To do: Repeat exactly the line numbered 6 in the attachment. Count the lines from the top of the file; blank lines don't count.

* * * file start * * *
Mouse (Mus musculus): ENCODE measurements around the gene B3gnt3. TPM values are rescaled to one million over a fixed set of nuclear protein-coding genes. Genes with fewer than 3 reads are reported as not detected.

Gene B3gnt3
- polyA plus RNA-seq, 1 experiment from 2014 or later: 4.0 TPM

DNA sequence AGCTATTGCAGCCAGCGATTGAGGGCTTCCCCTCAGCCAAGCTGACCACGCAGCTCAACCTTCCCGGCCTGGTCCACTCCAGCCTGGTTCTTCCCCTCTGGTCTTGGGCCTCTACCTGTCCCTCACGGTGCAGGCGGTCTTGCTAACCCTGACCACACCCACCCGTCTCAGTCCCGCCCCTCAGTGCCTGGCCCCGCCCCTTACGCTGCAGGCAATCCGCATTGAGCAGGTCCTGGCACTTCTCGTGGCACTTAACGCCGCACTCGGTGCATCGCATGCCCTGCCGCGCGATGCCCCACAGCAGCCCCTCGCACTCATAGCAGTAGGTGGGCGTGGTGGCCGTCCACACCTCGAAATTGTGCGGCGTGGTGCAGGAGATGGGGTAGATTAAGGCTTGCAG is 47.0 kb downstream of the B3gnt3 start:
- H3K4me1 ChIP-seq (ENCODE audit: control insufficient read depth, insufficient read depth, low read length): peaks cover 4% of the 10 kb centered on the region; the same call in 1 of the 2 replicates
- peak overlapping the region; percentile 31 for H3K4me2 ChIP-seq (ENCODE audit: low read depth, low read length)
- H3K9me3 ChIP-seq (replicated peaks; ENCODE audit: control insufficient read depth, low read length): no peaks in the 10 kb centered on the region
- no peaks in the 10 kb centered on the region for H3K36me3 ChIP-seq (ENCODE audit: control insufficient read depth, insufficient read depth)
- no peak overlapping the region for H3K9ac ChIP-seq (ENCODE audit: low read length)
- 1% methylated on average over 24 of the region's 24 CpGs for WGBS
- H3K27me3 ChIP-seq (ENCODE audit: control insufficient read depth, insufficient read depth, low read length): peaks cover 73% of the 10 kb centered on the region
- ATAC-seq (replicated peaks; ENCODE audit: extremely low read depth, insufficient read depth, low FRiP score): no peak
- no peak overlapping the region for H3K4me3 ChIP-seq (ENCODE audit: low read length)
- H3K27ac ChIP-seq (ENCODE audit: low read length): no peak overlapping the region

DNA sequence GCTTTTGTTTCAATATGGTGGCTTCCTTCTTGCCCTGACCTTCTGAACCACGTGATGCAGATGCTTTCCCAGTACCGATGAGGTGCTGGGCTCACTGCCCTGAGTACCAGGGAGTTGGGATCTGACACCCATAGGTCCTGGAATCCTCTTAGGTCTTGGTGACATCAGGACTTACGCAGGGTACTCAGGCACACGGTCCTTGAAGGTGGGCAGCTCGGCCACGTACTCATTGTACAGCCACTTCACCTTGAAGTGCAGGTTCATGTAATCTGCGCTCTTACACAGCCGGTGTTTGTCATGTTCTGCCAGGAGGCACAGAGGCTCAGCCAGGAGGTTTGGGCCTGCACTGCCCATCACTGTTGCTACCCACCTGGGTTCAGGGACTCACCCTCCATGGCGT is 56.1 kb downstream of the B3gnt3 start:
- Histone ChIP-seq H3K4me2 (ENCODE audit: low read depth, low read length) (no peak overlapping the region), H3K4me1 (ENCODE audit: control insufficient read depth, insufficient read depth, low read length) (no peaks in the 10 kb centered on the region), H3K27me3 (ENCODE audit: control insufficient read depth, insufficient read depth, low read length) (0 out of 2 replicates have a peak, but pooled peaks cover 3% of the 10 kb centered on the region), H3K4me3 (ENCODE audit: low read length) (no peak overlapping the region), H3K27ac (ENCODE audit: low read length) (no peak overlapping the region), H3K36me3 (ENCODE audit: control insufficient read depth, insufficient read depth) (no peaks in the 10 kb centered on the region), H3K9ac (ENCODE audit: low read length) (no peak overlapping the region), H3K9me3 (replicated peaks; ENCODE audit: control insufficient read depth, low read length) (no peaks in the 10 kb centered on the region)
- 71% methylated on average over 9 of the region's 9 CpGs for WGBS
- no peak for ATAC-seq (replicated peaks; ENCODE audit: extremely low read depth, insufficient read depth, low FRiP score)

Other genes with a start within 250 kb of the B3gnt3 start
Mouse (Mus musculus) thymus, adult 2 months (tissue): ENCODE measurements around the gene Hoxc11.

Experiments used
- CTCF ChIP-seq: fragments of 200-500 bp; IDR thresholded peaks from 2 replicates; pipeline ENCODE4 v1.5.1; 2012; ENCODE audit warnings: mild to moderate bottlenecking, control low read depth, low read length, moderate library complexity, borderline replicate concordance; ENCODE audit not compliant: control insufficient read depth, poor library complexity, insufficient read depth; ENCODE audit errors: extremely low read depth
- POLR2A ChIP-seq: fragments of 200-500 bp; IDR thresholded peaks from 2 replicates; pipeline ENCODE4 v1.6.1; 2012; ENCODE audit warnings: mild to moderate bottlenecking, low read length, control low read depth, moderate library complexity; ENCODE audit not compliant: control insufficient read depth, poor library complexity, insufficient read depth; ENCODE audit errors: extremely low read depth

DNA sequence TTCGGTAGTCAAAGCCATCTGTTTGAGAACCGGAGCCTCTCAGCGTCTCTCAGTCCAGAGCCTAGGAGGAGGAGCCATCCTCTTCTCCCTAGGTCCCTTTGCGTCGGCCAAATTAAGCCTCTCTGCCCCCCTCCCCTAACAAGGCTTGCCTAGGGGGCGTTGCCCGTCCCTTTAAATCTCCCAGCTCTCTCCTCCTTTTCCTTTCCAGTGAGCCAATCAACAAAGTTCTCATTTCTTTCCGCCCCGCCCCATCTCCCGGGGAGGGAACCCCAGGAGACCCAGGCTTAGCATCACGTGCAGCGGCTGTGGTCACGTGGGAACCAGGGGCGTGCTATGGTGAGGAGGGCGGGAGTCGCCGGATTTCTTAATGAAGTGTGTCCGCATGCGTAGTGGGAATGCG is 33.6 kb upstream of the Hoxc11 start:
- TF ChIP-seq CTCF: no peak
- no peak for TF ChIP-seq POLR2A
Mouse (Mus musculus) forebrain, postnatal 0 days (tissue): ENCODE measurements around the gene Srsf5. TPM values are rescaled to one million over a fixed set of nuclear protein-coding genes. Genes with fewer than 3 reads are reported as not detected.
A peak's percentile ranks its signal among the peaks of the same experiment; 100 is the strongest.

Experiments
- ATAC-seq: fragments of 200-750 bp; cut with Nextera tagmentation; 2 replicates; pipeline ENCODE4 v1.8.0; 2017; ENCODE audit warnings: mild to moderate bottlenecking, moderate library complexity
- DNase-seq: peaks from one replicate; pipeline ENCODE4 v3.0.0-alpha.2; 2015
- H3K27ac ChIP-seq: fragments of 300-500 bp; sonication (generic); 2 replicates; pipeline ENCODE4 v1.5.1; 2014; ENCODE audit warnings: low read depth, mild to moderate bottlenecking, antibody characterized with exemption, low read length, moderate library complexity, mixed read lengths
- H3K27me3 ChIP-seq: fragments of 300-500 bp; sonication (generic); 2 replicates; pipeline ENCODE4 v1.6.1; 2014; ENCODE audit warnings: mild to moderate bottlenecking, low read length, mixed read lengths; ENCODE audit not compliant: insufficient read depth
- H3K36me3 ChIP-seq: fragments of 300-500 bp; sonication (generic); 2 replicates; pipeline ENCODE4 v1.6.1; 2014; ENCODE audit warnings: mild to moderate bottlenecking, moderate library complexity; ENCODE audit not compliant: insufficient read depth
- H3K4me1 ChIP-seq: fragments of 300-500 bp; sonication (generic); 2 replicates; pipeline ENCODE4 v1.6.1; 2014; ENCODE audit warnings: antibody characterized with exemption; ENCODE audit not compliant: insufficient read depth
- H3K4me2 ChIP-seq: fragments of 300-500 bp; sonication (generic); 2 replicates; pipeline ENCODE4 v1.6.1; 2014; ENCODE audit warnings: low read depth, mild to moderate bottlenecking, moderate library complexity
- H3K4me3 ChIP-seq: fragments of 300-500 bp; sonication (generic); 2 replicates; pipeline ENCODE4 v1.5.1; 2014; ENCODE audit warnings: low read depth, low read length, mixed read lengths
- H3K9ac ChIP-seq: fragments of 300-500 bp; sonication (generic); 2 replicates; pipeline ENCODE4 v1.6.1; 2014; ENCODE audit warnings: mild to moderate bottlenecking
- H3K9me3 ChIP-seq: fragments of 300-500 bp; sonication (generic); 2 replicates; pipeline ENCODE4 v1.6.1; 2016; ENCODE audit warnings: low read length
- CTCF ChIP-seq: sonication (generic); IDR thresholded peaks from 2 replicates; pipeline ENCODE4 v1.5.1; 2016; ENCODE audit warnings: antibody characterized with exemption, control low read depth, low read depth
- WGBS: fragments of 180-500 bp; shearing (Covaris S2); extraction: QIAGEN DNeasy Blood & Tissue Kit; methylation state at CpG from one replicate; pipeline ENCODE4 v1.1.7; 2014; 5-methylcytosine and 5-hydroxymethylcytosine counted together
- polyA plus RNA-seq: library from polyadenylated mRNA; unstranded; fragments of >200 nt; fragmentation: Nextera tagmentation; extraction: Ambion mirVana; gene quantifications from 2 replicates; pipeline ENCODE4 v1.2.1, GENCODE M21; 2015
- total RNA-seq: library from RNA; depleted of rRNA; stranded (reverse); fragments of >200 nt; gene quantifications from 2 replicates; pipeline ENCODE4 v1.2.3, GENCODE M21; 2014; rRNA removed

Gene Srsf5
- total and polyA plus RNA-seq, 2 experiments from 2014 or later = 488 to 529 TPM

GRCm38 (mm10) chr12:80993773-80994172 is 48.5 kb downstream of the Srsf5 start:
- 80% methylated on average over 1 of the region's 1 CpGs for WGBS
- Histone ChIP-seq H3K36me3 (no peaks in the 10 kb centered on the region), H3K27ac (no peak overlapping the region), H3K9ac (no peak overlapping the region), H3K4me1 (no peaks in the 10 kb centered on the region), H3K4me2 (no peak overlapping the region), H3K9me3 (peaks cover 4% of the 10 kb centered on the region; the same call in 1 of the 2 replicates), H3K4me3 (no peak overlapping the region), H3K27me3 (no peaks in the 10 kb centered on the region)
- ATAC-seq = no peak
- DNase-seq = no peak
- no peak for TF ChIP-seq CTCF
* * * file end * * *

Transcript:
- peak overlapping the region; percentile 31 for H3K4me2 ChIP-seq (ENCODE audit: low read depth, low read length)